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Hi, Atef,

@Atef Salama posted:

Thank you very much for your reply.

I know well that we can leave out the object pronouns but some colleagues say that when the relative pronoun refers to a person and a thing we cannot drop it, that is why I put my question here to put an end to our endless argument.

So, if you can prove that , I would appreciate it.

Thanks in advance.

I have never heard about such a rule, but Quirk in 'A comprehensive Grammar of the English language', page 1246, says:

"With coordinated antecedents of mixed gender, the choice of relative
pronoun may create a problem. It does not arise when zero relative is possible or when that is chosen, eg: The people and things she likes most."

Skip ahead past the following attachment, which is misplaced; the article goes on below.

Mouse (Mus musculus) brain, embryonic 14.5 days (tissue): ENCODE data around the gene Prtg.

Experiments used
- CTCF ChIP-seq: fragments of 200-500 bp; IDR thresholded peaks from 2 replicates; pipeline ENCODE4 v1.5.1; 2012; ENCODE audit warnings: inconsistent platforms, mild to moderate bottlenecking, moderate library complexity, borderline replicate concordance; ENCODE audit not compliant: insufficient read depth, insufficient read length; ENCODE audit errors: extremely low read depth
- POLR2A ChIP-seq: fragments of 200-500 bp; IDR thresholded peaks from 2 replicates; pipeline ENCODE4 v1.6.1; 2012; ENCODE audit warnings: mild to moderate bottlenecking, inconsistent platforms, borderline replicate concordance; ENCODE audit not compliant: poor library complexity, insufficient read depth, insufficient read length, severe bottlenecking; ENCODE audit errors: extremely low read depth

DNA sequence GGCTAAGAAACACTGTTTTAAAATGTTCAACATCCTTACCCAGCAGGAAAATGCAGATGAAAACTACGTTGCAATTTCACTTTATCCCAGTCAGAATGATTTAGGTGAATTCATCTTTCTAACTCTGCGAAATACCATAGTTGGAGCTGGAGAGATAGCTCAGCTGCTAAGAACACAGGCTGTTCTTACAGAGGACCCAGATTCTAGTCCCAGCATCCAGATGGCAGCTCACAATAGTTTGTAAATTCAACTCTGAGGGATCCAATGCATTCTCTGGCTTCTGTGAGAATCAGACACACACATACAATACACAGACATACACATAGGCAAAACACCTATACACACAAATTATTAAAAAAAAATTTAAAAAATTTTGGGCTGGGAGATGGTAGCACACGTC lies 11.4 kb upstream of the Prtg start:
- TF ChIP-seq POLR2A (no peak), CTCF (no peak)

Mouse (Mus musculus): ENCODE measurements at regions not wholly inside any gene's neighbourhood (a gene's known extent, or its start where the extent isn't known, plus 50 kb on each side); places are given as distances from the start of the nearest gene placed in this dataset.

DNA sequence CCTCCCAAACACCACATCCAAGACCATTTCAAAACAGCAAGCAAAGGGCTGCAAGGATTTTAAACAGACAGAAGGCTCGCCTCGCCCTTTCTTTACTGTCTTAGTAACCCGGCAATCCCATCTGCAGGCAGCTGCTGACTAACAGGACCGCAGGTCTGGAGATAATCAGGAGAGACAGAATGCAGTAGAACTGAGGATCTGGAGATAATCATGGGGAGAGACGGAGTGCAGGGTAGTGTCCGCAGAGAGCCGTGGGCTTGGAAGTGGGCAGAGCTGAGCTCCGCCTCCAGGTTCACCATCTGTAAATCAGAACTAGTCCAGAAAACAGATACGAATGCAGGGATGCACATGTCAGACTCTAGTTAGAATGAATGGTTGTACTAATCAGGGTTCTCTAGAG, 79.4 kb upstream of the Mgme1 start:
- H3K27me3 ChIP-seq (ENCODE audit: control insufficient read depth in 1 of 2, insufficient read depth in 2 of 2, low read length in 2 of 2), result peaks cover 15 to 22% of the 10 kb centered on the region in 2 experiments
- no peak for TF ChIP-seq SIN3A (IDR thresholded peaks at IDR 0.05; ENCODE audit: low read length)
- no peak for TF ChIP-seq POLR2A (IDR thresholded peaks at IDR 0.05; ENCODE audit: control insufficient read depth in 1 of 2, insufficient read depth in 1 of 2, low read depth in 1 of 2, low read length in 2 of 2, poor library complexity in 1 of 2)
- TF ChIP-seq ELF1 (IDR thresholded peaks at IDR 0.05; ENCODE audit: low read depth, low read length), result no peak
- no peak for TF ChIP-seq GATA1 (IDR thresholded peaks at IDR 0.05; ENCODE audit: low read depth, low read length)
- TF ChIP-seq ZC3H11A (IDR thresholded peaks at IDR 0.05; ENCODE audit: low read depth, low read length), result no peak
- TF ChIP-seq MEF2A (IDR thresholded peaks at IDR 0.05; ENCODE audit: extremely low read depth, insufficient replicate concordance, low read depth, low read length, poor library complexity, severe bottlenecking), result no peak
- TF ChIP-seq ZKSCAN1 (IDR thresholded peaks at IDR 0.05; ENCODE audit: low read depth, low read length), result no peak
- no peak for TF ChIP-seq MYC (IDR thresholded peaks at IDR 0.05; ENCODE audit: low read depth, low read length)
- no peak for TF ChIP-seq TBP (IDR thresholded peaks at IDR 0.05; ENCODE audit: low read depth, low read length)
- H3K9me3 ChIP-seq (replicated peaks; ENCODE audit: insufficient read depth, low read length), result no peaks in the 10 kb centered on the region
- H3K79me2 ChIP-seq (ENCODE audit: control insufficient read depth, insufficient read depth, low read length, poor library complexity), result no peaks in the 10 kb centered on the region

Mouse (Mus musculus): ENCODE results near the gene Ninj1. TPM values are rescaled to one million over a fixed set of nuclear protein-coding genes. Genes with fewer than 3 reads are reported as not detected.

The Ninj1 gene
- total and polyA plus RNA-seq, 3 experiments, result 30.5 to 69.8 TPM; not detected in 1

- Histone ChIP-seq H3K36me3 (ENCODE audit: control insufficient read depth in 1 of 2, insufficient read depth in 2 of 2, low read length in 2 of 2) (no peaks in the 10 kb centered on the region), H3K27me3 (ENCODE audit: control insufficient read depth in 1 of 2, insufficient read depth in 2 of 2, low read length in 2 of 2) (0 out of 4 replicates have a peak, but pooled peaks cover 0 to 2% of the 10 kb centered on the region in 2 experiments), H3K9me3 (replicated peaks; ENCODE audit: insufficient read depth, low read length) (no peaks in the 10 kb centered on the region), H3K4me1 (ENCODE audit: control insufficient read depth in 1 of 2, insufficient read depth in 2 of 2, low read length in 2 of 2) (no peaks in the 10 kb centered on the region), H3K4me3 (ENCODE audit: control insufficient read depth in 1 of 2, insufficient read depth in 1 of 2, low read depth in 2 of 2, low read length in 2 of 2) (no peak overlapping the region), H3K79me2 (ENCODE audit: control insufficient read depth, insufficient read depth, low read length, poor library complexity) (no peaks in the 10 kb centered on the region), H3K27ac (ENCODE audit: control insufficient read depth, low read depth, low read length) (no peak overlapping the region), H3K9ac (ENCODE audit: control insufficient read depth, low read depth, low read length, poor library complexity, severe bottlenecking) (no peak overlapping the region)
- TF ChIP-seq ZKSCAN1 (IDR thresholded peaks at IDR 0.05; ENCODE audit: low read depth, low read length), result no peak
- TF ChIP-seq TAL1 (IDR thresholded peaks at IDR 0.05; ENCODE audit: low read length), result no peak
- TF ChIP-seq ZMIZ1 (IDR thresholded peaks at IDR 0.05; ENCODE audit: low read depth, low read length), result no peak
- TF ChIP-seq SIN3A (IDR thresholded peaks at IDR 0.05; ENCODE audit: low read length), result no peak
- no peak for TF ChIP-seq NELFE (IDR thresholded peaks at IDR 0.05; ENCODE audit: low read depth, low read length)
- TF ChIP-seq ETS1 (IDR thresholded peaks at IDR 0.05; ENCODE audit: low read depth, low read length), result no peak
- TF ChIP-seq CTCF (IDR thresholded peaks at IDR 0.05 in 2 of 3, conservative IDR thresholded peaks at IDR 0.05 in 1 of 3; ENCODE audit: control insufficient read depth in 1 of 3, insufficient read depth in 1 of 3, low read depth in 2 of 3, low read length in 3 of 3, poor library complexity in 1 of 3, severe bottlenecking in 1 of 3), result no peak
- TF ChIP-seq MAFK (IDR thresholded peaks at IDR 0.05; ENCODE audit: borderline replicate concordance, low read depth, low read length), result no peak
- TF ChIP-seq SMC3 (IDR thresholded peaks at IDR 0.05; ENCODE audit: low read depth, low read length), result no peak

Last edited by ahmed_btm
@Atef Salama posted:

I know well that we can leave out the object pronouns but some colleagues say that when the relative pronoun refers to a person and a thing we cannot drop it, that is why I put my question here to put an end to our endless argument.

Hi, Atef—When a relative pronoun functions as the direct object or the object of a preposition in a restrictive relative clause (one that is not set off by a comma), the relative pronoun does not need to be voiced or written, regardless of whether it refers to a person or a thing.

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